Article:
+Ricardo Dirani I think that +E L Weems' point is that while there are some commonalities between the way that intelligent women and men are treated, there are also some important differences, and those are the main focus of the post and this thread.

The difference was being discussed some on another thread; ( quoting my comment from over there, "while some of what you said is true for both men and women (and a lot of your story is very familiar to me personally), there's a big part that's different, too. I became the outsider smart kid, but that came with a certain sort of "oh, he's really smart" respect. Women who became outsiders for the same reason didn't get the same respect from people."

(BTW, "derailing" is a term of art from conversations about things like this -- it's not meant as a criticism, it just denotes a tangent with a significant possibility of eating threads alive.)
+Cindy Brown I was trying to compare the level of viciously personal nastiness that a woman in a similar position was getting, thus Ginni Rometty. You could argue why Ginni isn't in a similar position, or that she does get a higher level of nastiness. Or that what you said is self evident and isn't up to any sort of contention, and I'll gladly take back what I said.
Why does the name Kathy Sierra keep coming to mind?

edit to fix typo. it'd help if I spelled her name correctly.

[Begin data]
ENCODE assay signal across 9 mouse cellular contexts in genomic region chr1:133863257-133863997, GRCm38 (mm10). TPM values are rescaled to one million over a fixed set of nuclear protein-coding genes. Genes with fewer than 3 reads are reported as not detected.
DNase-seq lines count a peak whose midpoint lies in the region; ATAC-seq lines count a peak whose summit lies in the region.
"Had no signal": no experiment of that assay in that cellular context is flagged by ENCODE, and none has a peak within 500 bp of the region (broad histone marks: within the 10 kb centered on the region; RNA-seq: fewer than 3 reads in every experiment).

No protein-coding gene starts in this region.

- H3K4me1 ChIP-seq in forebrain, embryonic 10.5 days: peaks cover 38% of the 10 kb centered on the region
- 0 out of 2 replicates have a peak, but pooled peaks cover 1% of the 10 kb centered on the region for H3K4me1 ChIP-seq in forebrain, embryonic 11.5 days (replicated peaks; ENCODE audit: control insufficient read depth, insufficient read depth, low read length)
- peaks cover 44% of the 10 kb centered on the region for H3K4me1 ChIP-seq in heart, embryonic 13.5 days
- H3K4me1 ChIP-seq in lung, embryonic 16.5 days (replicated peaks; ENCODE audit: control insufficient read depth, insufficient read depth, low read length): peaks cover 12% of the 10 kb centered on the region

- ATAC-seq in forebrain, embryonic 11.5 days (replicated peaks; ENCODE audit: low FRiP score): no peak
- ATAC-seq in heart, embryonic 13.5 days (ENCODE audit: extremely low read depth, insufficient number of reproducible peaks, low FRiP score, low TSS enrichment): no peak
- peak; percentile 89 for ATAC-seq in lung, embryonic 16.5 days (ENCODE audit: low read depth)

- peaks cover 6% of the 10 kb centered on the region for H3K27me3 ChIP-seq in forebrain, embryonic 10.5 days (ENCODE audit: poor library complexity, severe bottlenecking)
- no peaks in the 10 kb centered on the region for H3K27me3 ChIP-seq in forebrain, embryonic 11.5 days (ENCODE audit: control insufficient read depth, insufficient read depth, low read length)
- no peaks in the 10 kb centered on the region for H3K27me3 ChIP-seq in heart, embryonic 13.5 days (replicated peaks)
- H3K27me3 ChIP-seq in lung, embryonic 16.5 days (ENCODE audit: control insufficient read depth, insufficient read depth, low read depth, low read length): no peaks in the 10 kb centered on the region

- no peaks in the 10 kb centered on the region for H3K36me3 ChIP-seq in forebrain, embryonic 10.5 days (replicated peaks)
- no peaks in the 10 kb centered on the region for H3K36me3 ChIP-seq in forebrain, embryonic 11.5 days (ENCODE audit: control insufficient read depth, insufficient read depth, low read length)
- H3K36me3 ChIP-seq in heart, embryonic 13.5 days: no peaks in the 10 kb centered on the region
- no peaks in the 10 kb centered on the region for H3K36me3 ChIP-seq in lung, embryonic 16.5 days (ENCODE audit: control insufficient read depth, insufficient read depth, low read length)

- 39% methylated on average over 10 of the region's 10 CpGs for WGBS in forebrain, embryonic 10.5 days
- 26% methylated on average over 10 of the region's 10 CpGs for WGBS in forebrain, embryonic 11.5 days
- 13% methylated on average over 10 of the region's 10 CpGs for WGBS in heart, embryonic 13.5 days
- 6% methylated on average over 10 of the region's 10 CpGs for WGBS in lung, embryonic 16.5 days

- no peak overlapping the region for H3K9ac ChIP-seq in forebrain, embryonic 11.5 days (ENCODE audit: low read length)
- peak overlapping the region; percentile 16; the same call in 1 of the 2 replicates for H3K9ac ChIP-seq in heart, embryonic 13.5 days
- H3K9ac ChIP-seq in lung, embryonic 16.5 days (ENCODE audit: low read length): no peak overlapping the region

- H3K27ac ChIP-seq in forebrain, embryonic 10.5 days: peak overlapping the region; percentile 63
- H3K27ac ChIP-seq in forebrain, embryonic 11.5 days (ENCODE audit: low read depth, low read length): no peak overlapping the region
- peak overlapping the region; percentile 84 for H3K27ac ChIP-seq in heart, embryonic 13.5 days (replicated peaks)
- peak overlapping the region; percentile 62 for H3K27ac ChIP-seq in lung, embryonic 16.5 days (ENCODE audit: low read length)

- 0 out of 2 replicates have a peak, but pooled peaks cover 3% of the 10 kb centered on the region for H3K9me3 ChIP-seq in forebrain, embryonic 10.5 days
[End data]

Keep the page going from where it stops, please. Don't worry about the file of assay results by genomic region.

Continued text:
Haha yes, the social presentation thing is extremely true. I run into this a lot in non-work social situations, and it's not that much fun.
+Yonatan Zunger I think it's pertinent to this discussion that "Works at Google" hadn't jumped out at you as an odd. For you it is natural to be defined by your work and to wear your employer like a badge of honor. After all, you've got a cool job.

But for many people, being defined by work alone seems narrow and unrepresentative. (Or if you are one of the millions of people out of work right now, depressing.) This is why Google+ sometimes gives off the impression of being just for tech nerds. It's not! But that's the aura that emanates from these little design choices.
In the original design, the lack of choice that frustrated me. You had a "Tagline" which appeared under our names and in external search results for our profile. Even in that iteration it was aggravating that our "Tagline" did not also appear under our name on our hovercard. In this iteration, my tagline doesn't even appear under my name any more.

This iteration is much worse. The underlying message. Being an employee is the only real form of work.

On the Profile page the "Works at" just invites creative replies. "Works at keeping calm while searching for workarounds." Why not just put the icon in the same way you do on the hovercard. Or better, give people the choice to use the tagline instead.
+Yonatan Zunger the first post in your thread was +Cindy Brown's contention that she gets more hostility for her intelligence than similarly intelligent men get. So I'll have to keep disagreeing this thread wasn't addressing the difference, or that my post was a tangent. Your experience and perception agrees with hers. Mine mostly disagrees. But one word from you and I'll shut up, it's your thread :-)

I should probably disclaim that I'm a Brazilian living in Brazil. Even our current President is a woman. Things might just play different here. I don't think smart people in general get that level of overt hostility here that Americans report. We're mostly cast aside as boring people, not hung up in the lavatory in a wedgie.

I've just asked my best/brightest female friend on whether she feels hostile reactions to being an intelligent woman. Her precise (translated) words: